MUGLER’S Over the Musk is my latest obsession. I literally have not stopped thinking about it since I first got my nose on it earlier this year. Seriously, for the last few days I’ve been walking around the house and exclaiming “oh that musk” every time a waft reaches my nose (much to my husband’s dismay, I add). It’s just so enveloping and wonderful. In terms of the musk spectrum, this sits squarely in the middle, being neither particularly clean nor filthy. It’s a soft and billowy take on musk that is distinctly floral, but it’s also so finely constructed it conjures up the image of meticulously pieced together couture, hence why it has earned it’s place in this guide as ‘The Couture Musk’.
Thierry Mugler’s fashion has come on a long way since the zoot suits and waspish waists of the 1990s. Now, the house, which from a fashion perspective is headed up by David Koma, is all about clean, sharp lines, pure fabrics and the collision of materials such as metal and silk. Over the Musk is this new spirit in fragrant form. It has a pure, tactile feel to it that is clean and simple in the way MUGLER pieces are, but at the same time it has a futurism to it that encompasses the spirit of the brand. I cannot think of a musk that smells like it. The fragrance is a loud, radiant musk which boasts ambretolide and ambrette seed to give it a velvety, animalic vibe, like the fur of a beautiful white deer, but it also showcases waxy white flowers and vanilla too. Over the Musk is a musk that I don’t think I will ever be able to get over. We’re bound for life.
Over the Musk is available in 80ml Eau de Parfum for £135. In the UK it can be found online at Mugler.co.uk and in store at Harrods.
Brace yourselves because it’s about to get a little bit sexy up in here. That’s right, folks, we’re heading towards the more, shall we say, x-rated musks – the musks that are verging on the pornographic and that have a penchant for the carnal, lustful and downright dirty. Like the overarching spectrum of musk we have been referring to in this post, the animalic musks could have their very own sub-spectrum, ranging from the mildly funky to the obscenely filthy. Think of the latter end of this wheel of filth as fifty shades of grey but with MORE sex. Anyway, we’re not quite there, so before we dip our toes in the sea of musk-based shenanigans, let’s take a look at something that is more flirtatious foreplay than full-on fornication.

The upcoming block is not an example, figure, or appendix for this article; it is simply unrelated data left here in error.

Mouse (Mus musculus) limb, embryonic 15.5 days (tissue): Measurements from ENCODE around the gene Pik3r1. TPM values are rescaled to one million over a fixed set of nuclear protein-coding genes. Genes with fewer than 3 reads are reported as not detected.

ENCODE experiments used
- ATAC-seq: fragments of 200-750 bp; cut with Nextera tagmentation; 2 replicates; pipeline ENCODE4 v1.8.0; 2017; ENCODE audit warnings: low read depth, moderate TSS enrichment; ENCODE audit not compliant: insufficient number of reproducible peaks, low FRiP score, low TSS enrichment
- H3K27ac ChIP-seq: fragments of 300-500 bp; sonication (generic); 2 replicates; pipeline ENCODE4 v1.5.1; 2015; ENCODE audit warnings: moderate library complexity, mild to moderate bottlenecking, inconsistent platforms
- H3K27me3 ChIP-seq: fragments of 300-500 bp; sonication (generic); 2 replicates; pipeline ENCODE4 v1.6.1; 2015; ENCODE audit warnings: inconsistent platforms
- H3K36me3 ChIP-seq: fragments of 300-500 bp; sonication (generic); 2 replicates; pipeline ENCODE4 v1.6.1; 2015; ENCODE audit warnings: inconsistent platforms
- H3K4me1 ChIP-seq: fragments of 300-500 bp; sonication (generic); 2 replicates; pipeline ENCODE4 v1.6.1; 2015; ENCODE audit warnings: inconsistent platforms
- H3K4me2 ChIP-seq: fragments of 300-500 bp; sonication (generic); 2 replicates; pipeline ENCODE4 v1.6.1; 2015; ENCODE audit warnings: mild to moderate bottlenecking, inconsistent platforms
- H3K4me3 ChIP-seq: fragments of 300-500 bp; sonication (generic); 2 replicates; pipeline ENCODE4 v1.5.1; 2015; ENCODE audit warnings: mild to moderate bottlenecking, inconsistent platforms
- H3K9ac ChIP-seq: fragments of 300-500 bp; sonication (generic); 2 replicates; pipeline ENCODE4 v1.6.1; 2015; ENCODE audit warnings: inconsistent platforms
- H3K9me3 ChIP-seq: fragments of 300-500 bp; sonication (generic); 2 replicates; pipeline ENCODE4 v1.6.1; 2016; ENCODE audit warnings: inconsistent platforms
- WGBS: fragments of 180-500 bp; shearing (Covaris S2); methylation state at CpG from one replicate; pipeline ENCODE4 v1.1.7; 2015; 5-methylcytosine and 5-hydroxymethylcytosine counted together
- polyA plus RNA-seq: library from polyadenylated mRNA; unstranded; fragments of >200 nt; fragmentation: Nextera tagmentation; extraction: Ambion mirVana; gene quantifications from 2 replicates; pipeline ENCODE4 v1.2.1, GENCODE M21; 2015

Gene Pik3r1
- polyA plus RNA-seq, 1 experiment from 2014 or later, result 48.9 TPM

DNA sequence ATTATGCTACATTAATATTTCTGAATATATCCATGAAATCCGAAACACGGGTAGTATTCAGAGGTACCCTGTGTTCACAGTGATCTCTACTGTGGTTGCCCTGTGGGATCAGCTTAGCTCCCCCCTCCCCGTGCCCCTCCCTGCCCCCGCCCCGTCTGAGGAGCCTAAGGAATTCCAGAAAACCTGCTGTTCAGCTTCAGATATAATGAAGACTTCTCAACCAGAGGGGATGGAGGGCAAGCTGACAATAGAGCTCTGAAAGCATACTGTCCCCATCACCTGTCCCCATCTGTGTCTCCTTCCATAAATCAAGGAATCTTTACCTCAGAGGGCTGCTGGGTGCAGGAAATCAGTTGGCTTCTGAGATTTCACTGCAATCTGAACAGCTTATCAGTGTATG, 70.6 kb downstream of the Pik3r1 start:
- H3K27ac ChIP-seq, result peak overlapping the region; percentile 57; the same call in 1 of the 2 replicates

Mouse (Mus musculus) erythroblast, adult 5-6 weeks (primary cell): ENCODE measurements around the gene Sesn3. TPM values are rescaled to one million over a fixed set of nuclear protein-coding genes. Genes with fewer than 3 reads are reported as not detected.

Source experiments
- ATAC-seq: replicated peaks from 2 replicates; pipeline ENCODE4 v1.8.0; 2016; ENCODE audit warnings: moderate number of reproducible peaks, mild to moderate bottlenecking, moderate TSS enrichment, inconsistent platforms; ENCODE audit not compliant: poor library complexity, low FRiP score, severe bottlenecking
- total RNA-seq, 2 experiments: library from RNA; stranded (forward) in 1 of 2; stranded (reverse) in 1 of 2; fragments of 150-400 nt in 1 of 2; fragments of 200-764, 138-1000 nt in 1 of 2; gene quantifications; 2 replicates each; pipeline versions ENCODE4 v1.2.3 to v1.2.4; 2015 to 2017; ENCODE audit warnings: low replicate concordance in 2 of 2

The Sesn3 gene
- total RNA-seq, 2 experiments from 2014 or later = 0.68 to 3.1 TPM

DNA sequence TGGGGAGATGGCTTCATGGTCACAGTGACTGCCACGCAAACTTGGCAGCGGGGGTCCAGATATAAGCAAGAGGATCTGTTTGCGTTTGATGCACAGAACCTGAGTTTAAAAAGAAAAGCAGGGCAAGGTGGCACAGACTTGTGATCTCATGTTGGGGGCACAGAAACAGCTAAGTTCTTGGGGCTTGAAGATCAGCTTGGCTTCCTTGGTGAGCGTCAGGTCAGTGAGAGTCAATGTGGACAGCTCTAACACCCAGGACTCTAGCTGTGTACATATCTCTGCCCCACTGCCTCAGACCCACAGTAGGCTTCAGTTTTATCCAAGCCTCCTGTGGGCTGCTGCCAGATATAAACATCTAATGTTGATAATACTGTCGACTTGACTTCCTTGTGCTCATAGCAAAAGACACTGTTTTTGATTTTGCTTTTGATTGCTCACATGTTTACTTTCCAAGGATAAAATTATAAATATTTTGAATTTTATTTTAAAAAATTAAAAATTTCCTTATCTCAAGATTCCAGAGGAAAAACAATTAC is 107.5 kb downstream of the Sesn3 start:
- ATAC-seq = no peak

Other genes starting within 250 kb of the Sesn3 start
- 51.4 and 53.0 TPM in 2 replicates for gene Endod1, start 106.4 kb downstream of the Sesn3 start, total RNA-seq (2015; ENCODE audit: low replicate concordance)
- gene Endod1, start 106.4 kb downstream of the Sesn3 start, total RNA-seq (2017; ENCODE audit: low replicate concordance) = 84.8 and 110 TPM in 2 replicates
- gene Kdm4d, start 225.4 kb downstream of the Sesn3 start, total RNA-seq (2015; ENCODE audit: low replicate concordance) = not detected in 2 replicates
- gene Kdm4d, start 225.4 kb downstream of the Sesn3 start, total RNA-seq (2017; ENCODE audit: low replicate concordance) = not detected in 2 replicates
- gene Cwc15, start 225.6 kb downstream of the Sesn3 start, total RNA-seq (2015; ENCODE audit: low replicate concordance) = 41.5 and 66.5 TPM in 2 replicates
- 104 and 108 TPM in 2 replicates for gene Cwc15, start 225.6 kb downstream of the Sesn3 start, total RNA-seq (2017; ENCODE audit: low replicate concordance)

Bruno Acampora’s Musc is well known as a dirty, subversive take on its titular note. It’s a musk that smells of warm, salty skin, evoking the idea of naked bodies and animal fur. To my nose it is utterly feline, embodying a comforting sweetness that is entirely reminiscent of cuddly cats. It also has a strong, mushroom-like facet that is cold and earthy, much like the smell of the spongy pads on the bottom of a cats paw. It feels intimate but not necessarily sexual – more cuddle than coitus, if you feel me. From top to bottom, Bruno Acampora’s Musc is a delight. It is sweat on skin and earth on fur, and it smells absolutely beautiful.
I had to stifle gleeful giggles the first time I tried Musc Gold, one third of Ermenegildo Zegna’s new gold trio (the others being Incense Gold and Amber Gold). It really is that disgraceful. But before we get into that, let’s talk about filthy musks. Way back in the day, when animal rights were not the concern of much of the world (as they absolutely should be), real musk was sourced from the glands of the male musk deer. They were, as one would expect, entirely more animalic, especially when mixed with other animal products such as civet, castoreum and hyraceum. Used mainly as a base material in many of the old classic florals, mainly to provide an undercurrent of filth, musk occasionally makes its way into a composition front and centre, creating a composition that is fatally funky in the very best way. Musk Gold is one such scent.
Musk Gold stinks. It’s an intense barrage of fecal musk, mixed with a rich blend of cumin, all supported by pongy leather and oud, which makes for a sweaty and masculine odour. It smells like it has been stored between the thighs for quite some time, if you catch my drift, and it’s glorious. Where so many fragrances shy away from being animalic, for fear of being unpleasant, Musk Gold is utterly fearless. It says I am man, hear me roar, and by the way, I haven’t washed under my arms for a few days. In these times, a strong portion of scents attempt to capture that heavy-hitting spice of the Middle East but Musk Gold is one of the few that actually has the balls to dare to be dirty. It’s utterly brilliant, even if it could do with a bar of soap…
Musk Gold is available in 125ml Eau de Toilette for £145. In the UK it can be found at Harvey Nichols
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Sample of Aqua Universalis via Maison Francis Kurkdjian. Sample of Musc Eternal via Mizensir. Sample of Over the Musk via MUGLER. Sample of Musc via Bruno Acampora. Sample of Musk Gold via Ermenegildo Zegna. Images are my own.